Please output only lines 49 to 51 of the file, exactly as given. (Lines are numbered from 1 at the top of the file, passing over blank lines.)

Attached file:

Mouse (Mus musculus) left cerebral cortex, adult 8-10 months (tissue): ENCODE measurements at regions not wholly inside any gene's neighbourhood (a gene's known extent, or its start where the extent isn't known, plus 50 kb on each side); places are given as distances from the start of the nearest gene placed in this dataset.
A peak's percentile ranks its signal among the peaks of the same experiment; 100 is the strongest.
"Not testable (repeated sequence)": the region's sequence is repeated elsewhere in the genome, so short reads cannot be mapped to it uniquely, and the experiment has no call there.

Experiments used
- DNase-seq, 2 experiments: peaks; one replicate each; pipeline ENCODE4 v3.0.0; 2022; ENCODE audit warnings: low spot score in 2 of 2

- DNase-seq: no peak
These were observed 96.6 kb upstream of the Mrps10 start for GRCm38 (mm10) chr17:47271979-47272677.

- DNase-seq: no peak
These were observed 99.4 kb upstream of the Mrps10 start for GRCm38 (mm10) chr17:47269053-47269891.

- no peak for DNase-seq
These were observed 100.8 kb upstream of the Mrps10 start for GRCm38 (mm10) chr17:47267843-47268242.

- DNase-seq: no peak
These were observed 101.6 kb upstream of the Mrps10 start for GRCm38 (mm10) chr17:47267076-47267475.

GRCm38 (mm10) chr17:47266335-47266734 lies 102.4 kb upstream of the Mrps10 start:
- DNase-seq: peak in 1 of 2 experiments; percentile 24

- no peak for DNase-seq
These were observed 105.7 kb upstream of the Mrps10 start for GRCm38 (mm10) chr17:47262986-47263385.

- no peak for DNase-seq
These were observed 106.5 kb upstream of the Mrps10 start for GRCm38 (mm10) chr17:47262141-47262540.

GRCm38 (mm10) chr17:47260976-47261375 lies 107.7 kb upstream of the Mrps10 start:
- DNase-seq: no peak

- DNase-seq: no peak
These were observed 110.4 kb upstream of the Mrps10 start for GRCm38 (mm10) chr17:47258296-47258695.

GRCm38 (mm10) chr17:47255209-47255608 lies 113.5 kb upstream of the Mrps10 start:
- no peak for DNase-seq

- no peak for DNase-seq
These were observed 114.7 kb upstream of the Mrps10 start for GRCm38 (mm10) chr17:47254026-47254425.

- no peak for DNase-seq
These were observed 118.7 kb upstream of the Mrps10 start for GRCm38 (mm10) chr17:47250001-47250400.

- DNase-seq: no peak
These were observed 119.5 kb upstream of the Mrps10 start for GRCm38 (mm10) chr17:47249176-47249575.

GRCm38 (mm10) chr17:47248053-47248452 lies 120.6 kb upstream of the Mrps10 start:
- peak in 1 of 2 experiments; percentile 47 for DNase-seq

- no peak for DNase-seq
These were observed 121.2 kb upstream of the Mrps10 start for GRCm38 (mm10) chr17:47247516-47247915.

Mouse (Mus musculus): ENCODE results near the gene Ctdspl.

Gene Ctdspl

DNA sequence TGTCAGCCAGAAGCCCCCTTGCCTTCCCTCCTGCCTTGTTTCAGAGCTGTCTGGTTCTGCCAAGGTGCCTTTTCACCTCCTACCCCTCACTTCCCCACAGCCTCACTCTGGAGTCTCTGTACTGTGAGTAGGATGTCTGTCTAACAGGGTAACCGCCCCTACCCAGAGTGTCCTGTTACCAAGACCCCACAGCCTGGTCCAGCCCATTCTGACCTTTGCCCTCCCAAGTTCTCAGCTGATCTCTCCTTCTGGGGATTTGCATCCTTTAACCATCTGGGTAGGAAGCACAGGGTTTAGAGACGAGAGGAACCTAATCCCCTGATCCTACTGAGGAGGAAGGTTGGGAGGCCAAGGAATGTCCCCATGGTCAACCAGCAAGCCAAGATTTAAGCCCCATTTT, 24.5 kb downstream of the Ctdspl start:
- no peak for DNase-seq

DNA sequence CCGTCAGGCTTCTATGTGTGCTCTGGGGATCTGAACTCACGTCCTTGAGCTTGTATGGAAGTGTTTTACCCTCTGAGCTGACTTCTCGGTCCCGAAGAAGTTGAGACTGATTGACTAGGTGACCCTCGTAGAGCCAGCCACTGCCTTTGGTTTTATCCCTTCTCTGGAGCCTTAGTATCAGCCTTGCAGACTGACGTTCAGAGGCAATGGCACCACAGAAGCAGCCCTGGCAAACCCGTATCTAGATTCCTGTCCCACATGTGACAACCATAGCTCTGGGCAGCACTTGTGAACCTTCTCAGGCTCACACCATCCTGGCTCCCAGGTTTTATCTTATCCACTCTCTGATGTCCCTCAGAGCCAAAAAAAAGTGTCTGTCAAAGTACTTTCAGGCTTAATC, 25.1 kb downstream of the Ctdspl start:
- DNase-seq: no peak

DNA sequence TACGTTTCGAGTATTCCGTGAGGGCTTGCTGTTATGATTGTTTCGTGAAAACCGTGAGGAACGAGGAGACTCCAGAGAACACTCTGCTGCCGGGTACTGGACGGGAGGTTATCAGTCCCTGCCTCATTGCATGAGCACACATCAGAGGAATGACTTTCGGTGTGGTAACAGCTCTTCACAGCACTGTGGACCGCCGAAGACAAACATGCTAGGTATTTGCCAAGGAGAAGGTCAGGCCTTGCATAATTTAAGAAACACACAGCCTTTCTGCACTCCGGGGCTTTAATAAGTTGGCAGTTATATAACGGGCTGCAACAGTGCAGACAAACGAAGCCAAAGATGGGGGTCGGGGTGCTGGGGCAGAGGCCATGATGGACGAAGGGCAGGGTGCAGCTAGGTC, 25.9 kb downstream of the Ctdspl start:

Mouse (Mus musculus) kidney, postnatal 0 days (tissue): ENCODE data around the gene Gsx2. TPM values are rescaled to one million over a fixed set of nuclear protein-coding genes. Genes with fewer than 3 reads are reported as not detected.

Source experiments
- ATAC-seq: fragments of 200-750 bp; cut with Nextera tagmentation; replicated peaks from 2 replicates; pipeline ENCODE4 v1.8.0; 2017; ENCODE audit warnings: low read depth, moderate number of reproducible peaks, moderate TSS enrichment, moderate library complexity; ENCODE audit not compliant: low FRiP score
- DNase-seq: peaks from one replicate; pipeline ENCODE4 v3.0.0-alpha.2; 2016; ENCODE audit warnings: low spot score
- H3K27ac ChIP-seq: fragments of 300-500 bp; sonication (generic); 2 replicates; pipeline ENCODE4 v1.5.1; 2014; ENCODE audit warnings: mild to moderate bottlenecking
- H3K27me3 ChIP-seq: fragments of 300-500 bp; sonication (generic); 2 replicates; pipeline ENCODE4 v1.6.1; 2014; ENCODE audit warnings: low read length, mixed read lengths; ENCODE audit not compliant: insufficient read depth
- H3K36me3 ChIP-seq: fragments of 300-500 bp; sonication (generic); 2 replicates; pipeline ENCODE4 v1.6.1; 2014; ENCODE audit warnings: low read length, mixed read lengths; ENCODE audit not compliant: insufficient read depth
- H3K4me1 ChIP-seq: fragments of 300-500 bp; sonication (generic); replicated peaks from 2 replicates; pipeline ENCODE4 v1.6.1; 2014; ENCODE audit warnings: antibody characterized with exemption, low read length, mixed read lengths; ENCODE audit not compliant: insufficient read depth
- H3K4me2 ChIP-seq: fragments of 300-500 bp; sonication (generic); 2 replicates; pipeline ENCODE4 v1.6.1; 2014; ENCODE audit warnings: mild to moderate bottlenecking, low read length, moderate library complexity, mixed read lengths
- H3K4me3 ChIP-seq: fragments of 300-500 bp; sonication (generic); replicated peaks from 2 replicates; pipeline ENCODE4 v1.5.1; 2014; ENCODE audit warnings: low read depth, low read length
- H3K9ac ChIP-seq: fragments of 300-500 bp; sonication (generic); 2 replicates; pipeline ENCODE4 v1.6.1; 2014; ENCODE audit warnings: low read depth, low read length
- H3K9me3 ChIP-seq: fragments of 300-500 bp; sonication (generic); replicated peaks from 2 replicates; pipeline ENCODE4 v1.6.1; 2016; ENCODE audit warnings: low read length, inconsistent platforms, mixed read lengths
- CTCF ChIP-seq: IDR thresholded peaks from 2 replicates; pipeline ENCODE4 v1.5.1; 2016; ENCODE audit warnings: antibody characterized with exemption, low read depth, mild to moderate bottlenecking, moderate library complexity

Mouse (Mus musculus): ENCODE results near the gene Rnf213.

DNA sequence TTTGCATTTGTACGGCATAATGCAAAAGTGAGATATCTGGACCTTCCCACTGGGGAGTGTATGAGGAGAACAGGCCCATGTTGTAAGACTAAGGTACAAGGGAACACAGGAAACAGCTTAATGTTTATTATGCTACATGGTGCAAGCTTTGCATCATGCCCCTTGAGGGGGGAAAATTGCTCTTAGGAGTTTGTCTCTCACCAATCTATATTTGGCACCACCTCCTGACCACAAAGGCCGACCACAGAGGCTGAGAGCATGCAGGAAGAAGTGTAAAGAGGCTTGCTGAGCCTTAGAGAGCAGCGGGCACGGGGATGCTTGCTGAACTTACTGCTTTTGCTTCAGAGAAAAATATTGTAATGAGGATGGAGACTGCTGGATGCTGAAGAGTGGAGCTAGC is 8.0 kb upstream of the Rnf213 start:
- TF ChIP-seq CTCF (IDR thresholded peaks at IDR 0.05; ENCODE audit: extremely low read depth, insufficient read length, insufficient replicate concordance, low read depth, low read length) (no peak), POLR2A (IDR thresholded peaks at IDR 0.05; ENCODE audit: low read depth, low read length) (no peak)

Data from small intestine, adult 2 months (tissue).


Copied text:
- H3K36me3 ChIP-seq: fragments of 300-500 bp; sonication (generic); 2 replicates; pipeline ENCODE4 v1.6.1; 2014; ENCODE audit warnings: low read length, mixed read lengths; ENCODE audit not compliant: insufficient read depth
- H3K4me1 ChIP-seq: fragments of 300-500 bp; sonication (generic); replicated peaks from 2 replicates; pipeline ENCODE4 v1.6.1; 2014; ENCODE audit warnings: antibody characterized with exemption, low read length, mixed read lengths; ENCODE audit not compliant: insufficient read depth
- H3K4me2 ChIP-seq: fragments of 300-500 bp; sonication (generic); 2 replicates; pipeline ENCODE4 v1.6.1; 2014; ENCODE audit warnings: mild to moderate bottlenecking, low read length, moderate library complexity, mixed read lengths